George Ohsawa Michio Kushi Meditation The Book of Dō-in, Spiritual Exercises

The Book of Dō-in, Spiritual Exercises

Michio Kushi was a Japanese man who came to the United States in the 1950's preaching the "macrobiotic diet" and the philosophies of his teacher George Oshawa. He claimed the diet could cure all sicknesses and diseases though obviously not poor eyesight. He was well known in the 1960's counter-culture due to the diet and the excellent (by alternative press standards) East West Journal and his Boston based Erewhon "natural foods" distributor. The diet was based, unsurprisingly, on Japanese traditional foods. While I have never enjoyed wholemeal rice, millet and barley I love the miso, tofu, tempeh and tamari which he promoted.

The Dō-in Way was published in 1979 and contained a range of exercises for physical and spiritual development among which were the "secret 4 techniques" taught by Prem Rawat that he claimed was the Knowledge of God and Divine Light. Kushi's claims were not quite that extreme but the methods are certainly very similar. Kushi always had a fervour for world peace and has actually spent many years promoting world peace without owning a private jet. In 1995 his daughter Lily died of cervical cancer. In 2001, his wife Aveline died of cervical cancer at the relatively young age for a Japanese woman of 81 and in 2004 Kushi himself developed a cancerous tumor in his colon and had it surgically removed. His claims that the macrobiotic diet cured or prevented cancer seem disproven.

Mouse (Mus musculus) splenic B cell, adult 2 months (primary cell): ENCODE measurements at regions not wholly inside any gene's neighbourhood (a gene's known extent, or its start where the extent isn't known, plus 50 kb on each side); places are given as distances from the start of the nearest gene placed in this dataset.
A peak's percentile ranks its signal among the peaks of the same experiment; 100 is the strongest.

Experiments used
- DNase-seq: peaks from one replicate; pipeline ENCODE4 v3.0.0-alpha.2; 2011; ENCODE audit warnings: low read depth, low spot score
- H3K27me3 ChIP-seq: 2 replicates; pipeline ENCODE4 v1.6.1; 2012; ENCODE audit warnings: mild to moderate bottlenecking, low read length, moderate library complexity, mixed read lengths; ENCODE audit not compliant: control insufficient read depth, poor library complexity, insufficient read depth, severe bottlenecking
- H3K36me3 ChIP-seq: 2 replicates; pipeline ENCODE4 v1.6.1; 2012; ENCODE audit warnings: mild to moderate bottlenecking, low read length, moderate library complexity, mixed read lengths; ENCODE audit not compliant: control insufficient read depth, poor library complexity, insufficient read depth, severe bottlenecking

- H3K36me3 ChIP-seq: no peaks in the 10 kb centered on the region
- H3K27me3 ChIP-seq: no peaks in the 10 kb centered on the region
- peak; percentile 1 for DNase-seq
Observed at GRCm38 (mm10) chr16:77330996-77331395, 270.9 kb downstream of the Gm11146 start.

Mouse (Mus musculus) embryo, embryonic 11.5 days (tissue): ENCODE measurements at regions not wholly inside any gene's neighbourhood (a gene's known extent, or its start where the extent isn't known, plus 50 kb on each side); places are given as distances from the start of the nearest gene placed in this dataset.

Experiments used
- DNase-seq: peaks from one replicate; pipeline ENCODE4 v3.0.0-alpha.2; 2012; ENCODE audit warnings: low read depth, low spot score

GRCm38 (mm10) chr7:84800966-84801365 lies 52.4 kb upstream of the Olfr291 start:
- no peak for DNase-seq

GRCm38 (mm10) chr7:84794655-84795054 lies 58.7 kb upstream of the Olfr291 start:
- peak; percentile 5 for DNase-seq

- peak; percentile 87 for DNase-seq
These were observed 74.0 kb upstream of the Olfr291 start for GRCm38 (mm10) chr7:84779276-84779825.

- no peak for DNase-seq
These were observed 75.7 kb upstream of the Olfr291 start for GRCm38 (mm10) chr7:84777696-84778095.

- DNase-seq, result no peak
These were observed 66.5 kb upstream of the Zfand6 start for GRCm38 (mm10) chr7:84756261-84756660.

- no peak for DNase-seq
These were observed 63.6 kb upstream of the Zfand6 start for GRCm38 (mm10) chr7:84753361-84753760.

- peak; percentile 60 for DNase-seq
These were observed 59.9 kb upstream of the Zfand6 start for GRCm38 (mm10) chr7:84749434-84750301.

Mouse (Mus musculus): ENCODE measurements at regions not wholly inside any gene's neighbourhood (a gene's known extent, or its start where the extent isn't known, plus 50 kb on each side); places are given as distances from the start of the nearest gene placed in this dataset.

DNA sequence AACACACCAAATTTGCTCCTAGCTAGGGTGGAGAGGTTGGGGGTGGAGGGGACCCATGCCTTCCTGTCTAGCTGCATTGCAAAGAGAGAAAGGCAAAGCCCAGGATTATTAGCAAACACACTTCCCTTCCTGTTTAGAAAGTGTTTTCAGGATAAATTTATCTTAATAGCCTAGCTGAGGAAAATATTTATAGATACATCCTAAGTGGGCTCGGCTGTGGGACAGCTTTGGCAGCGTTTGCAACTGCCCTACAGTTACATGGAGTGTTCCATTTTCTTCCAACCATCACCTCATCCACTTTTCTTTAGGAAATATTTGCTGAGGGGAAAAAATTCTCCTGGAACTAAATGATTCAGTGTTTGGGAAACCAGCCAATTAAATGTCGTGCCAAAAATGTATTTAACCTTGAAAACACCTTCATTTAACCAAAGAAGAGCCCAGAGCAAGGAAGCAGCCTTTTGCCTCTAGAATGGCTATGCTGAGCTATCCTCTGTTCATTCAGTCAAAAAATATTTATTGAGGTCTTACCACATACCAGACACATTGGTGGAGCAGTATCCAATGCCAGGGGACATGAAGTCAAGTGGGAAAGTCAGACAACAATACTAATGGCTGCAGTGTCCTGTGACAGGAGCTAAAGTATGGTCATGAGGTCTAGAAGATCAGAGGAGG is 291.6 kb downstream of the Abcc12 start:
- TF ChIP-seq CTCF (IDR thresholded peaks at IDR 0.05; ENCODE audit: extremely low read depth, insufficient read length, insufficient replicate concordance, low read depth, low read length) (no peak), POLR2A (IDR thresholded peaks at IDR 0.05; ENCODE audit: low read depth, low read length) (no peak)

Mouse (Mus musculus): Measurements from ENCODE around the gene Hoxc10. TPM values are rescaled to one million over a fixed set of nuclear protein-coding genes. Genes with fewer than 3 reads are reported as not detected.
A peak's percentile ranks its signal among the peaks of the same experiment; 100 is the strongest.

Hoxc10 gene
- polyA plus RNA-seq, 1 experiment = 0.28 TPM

Kushi's version of the Nectar or 4th Technique is much closer to Rawat's revised technique of the late 1980's rather than the Indian version which required full tongue extension around the uvula. While Rawat would never have read the book (or any book he boasted) maybe he saw page 136 and went "Whoops."


DSE. 7 Ten-Ro: Drinking the Heavenly Dew

Macrobiotic MeditationUpon the completion of the exercise of Beating the Heavenly Drum, keeping the same posture, return to natural breathing in order to begin the exercise of Drinking the Heavenly Dew. The eyes are to be kept either lightly closed or naturally open, looking into the far distance.

Using the tongue, collect the liquid in the mouth and the saliva from the inner, upper region of the mouth. the area of the palate. After gathering a mouthful of liquid and saliva, drink it down deeply, as if we are able to hear the sound of drinking, and we feel it going down through the esophagues toward the stomach. At the time of drinking, if we bend the head slightly downward and then lift it slightly upward, this can be more properly exercised (Fig. 104).